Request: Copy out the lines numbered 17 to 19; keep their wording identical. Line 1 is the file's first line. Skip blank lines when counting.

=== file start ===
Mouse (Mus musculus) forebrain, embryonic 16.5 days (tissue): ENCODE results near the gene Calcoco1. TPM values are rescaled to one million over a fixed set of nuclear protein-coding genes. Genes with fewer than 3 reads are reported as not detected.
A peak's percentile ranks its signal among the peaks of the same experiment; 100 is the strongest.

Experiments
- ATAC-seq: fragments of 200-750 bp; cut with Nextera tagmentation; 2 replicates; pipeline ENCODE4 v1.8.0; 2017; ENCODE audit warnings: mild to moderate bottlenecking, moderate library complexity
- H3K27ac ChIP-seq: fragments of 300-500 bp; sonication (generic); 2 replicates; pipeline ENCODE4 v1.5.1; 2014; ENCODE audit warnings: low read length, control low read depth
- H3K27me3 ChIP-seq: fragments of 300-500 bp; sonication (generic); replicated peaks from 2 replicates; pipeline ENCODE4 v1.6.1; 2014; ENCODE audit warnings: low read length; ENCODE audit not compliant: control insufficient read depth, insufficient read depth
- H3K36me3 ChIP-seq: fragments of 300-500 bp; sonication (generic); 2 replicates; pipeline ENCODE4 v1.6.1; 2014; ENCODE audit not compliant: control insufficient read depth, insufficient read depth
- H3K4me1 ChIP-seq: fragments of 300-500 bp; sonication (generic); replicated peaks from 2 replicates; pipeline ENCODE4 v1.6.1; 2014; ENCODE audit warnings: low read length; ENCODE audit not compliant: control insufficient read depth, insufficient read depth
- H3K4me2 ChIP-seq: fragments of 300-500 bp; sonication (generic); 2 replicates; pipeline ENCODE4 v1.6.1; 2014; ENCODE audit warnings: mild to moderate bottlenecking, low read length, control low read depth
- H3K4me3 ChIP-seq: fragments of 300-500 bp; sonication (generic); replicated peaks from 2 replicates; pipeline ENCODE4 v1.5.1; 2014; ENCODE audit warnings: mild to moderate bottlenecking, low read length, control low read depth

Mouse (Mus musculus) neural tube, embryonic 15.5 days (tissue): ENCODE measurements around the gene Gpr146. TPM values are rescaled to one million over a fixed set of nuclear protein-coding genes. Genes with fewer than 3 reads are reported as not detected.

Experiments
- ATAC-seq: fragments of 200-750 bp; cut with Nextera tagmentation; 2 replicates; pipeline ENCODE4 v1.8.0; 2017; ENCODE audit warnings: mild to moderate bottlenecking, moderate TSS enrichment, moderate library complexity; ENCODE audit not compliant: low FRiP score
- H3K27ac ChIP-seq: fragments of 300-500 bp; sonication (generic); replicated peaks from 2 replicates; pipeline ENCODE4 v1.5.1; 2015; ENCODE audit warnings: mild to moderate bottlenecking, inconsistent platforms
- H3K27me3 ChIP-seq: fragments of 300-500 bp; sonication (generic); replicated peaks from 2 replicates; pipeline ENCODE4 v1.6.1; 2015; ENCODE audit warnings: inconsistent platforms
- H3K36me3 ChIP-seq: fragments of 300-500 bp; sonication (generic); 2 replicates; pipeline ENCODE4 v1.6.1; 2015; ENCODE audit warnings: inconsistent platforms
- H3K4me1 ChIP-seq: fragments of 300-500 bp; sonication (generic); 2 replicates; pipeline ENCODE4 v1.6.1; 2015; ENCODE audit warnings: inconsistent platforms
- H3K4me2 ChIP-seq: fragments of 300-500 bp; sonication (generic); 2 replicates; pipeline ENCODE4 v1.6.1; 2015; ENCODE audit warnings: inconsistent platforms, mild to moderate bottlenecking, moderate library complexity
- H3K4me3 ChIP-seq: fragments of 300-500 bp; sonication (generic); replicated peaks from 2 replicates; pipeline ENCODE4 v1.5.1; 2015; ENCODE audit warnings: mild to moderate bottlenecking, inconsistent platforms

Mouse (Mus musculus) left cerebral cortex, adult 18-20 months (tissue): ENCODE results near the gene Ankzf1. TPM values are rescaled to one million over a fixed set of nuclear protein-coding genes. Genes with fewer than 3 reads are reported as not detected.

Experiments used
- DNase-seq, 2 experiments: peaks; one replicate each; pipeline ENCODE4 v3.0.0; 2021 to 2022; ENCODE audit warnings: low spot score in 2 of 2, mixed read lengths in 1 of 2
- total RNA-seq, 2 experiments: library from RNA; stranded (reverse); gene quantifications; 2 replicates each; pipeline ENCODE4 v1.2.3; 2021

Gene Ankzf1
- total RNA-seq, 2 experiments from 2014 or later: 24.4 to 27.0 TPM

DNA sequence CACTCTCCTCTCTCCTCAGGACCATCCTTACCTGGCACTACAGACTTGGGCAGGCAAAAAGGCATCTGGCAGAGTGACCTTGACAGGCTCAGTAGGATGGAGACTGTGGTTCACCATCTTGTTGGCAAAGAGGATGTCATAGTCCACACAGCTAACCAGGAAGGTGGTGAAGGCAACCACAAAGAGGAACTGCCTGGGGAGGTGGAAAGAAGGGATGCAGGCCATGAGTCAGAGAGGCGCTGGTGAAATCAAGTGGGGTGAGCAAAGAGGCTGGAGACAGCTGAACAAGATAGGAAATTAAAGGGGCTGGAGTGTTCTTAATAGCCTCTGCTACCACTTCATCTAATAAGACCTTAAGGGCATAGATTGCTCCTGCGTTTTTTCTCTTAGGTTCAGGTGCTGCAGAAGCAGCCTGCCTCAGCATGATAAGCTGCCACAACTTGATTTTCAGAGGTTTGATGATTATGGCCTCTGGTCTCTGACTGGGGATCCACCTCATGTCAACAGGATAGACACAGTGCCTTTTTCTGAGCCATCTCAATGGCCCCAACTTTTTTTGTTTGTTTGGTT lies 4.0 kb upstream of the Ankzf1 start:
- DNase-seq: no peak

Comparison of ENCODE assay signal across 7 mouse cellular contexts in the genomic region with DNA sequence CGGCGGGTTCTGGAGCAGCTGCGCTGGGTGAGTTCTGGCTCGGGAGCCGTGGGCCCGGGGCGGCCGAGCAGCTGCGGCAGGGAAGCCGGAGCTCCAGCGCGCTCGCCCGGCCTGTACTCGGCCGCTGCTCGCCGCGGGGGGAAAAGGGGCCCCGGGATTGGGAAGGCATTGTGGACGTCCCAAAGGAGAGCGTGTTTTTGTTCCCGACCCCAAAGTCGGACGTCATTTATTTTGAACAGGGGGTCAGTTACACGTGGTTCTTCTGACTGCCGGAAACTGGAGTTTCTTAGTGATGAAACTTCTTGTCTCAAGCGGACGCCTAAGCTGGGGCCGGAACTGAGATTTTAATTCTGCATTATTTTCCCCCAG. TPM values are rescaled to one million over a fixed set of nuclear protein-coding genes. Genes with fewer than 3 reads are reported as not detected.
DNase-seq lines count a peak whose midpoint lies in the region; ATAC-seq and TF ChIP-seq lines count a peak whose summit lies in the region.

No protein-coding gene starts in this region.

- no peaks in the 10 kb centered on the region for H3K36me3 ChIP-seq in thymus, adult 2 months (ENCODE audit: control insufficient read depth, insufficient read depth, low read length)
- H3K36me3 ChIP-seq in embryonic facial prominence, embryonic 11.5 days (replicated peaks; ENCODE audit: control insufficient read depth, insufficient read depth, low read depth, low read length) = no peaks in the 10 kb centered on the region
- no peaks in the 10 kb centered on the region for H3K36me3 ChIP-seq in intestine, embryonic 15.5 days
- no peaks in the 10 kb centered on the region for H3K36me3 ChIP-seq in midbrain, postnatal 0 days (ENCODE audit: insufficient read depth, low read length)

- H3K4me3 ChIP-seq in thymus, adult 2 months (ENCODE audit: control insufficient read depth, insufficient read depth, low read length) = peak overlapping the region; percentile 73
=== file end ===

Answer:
- H3K4me1 ChIP-seq: fragments of 300-500 bp; sonication (generic); 2 replicates; pipeline ENCODE4 v1.6.1; 2015; ENCODE audit warnings: inconsistent platforms
- H3K4me2 ChIP-seq: fragments of 300-500 bp; sonication (generic); 2 replicates; pipeline ENCODE4 v1.6.1; 2015; ENCODE audit warnings: inconsistent platforms, mild to moderate bottlenecking, moderate library complexity
- H3K4me3 ChIP-seq: fragments of 300-500 bp; sonication (generic); replicated peaks from 2 replicates; pipeline ENCODE4 v1.5.1; 2015; ENCODE audit warnings: mild to moderate bottlenecking, inconsistent platforms